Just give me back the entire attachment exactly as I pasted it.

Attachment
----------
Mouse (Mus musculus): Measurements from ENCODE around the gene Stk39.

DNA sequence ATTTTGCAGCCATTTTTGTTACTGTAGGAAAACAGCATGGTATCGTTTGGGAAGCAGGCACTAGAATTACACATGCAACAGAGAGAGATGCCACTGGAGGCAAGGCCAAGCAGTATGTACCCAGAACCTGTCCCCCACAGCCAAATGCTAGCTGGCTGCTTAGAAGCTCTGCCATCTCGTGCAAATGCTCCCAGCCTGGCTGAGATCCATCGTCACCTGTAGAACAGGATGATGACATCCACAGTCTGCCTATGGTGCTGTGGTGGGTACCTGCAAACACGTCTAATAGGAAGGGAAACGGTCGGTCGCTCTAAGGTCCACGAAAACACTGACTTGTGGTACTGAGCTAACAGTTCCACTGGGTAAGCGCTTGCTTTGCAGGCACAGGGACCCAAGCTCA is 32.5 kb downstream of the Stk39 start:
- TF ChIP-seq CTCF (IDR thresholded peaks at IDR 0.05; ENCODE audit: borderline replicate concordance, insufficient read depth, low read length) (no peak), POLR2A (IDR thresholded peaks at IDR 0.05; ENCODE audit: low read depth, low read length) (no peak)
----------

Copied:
Mouse (Mus musculus): Measurements from ENCODE around the gene Stk39.

DNA sequence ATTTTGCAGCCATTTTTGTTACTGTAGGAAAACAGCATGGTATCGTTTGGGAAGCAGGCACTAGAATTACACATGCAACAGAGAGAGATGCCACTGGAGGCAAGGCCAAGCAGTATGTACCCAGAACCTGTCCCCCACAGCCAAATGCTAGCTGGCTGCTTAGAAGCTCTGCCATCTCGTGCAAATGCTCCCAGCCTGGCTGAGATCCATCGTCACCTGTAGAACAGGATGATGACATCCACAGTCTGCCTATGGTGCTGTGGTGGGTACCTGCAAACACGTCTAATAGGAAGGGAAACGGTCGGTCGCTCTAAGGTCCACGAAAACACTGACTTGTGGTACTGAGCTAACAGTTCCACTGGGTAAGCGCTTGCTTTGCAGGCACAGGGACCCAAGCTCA is 32.5 kb downstream of the Stk39 start:
- TF ChIP-seq CTCF (IDR thresholded peaks at IDR 0.05; ENCODE audit: borderline replicate concordance, insufficient read depth, low read length) (no peak), POLR2A (IDR thresholded peaks at IDR 0.05; ENCODE audit: low read depth, low read length) (no peak)